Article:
As the years pass and an artist continues to work and create art, it is often interesting to follow the evolution of what the artist creates. Sometimes an artist is "cursed with success" at an early age and is tempted to continue producing art in the winning formula, without much incentive to try new things and push for growth.
Every great artist shows change and development during his or her career - one only has to remember Vincent Van Gogh or Paul Gauguin, Claude Monet or Pablo Picasso, to name some artists rather at random. It should be axiomatic that artists evolve in their art for as human beings, we all change and develop as the years pass. Nonetheless, some artists are more dramatic in their evolution than others.
I was reminded about these potential huge leaps and changes that artists can make when I was reading about an exhibition running until 20th March at the National Portrait Gallery in London. Entitled Bridget Riley: From Life, it is a selection of the drawings that Riley did as a student at Goldsmiths College, London, in 1949-52. Most people think of Bridget Riley's work as the vibrant, brilliantly coloured, rhythmic compositions that dance and swoop in patterns in almost strobe-like fashion. An exhibition of such paintings, energetic and elegant, is also on view until May 22nd at the National Gallery, London.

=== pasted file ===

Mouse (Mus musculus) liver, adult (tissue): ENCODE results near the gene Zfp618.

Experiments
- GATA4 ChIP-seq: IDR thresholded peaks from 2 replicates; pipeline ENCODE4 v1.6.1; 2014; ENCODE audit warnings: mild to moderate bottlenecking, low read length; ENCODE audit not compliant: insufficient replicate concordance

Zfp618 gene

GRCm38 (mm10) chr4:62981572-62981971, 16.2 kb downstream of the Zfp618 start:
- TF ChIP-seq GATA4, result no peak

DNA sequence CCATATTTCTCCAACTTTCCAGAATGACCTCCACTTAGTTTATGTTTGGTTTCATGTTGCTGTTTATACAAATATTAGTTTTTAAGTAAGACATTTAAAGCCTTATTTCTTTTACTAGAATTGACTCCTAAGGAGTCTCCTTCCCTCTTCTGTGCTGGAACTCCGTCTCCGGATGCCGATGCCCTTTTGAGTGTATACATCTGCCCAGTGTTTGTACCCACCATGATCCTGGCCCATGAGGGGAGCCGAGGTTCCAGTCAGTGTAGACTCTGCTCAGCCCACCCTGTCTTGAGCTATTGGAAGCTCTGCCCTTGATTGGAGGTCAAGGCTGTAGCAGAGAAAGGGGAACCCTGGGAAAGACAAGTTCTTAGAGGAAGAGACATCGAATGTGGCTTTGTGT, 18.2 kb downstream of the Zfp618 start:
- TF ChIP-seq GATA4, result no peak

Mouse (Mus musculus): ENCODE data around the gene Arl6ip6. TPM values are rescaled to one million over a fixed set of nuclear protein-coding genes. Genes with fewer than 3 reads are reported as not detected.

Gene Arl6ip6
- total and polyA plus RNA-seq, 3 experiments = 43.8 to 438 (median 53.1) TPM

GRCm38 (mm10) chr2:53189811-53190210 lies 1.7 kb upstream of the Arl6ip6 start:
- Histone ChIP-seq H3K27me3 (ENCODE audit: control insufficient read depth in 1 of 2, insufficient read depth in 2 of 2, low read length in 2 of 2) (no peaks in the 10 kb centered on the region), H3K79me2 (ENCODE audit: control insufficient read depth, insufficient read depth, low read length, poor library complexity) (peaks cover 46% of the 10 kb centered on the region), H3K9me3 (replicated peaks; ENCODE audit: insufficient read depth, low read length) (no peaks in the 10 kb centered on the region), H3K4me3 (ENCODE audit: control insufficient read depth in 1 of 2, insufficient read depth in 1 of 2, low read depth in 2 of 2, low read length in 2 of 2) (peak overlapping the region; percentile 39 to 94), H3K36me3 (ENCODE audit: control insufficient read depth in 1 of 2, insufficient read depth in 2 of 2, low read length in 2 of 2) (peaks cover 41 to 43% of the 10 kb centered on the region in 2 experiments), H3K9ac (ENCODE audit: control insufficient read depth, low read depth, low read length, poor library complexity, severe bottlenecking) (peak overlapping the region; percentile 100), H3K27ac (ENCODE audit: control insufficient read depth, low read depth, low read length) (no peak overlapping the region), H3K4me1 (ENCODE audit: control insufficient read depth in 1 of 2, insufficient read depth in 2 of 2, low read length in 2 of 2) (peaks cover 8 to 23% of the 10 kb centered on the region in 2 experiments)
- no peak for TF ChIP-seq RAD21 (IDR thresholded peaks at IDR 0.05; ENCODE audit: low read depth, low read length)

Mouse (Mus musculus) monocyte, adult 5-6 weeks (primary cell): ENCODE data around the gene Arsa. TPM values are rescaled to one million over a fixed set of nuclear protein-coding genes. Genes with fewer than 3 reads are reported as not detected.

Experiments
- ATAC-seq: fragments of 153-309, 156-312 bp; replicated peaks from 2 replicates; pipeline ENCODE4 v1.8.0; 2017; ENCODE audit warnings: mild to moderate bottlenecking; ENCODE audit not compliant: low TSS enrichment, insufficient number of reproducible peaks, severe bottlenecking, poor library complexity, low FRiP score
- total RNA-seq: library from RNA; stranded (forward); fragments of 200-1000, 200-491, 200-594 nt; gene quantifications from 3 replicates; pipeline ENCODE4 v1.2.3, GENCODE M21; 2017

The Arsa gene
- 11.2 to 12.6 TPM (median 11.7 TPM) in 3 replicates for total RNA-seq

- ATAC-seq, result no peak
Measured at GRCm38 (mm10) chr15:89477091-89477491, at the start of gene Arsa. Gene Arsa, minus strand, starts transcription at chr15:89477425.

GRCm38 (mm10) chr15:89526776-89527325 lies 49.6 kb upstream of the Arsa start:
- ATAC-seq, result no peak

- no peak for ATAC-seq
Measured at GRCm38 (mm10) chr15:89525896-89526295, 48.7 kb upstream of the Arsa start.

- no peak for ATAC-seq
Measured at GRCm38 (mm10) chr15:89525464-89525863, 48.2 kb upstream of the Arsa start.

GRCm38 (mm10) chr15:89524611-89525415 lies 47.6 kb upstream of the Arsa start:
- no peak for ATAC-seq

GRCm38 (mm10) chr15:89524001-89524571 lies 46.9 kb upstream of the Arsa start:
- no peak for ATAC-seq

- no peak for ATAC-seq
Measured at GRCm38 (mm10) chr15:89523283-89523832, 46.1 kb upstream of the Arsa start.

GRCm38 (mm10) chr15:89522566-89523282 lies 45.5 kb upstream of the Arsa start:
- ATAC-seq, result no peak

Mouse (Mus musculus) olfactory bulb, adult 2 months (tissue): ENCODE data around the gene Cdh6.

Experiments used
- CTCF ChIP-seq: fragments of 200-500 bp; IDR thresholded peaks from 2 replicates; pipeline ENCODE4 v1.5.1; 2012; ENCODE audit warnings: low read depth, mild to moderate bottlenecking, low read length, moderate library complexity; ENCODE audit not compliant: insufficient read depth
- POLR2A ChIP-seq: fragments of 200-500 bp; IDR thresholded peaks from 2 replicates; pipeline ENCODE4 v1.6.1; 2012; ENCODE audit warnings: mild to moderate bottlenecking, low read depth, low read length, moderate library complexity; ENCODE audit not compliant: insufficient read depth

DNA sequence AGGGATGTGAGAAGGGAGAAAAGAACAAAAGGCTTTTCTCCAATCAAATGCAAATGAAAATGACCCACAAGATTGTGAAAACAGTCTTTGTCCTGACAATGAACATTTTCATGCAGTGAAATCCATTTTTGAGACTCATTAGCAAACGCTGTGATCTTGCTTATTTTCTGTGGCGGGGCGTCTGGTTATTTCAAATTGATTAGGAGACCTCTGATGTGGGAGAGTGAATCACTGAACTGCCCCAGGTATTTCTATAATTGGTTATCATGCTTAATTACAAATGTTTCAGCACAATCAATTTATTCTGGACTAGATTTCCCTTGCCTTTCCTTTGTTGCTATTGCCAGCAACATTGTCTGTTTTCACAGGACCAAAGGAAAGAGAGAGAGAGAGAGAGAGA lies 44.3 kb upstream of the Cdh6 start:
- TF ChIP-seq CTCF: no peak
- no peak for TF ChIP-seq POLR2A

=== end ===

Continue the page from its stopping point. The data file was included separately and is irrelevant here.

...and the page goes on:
Nonetheless, the drawings shown at the Portrait Gallery remind us that she started out very much involved and passionate about drawing from life, as well as closely studying the works of great artists - Raphael, Rembrandt, Ingres, Seurat, etc. - in the print room at the British Museum. Her drawings, such as Older Woman looking down, 1950, underscore the value she places on keen observation. She catches the sense of the body in space, how the head feels as the woman tilts her head reflectively, the resigned expression in the eyes. Riley's drawing practice helped her refine her immaculate sense of structure and taught her that there is a continuity in art's concerns down the ages. Her own drawing and her study of the Old Masters, she explains, "gave me the means to embark on my own work with confidence, and to this day this particular knowledge forms the basis of everything I do in the studio." As Andrew Lambirth also remarks in an article in the 5th February edition of The Spectator, "drawing gave her the necessary exercise in looking and organising information, and the means of bringing eye, hand and mind into fruitful relationship."
It is inspiring to measure the trajectory of such an artist: the serious art student carefully observing her portrait model at Goldsmiths evolves into a richly inventive, energetically wonderful painter, creating memorable abstract art, yet still closely linked to the great painters of the past.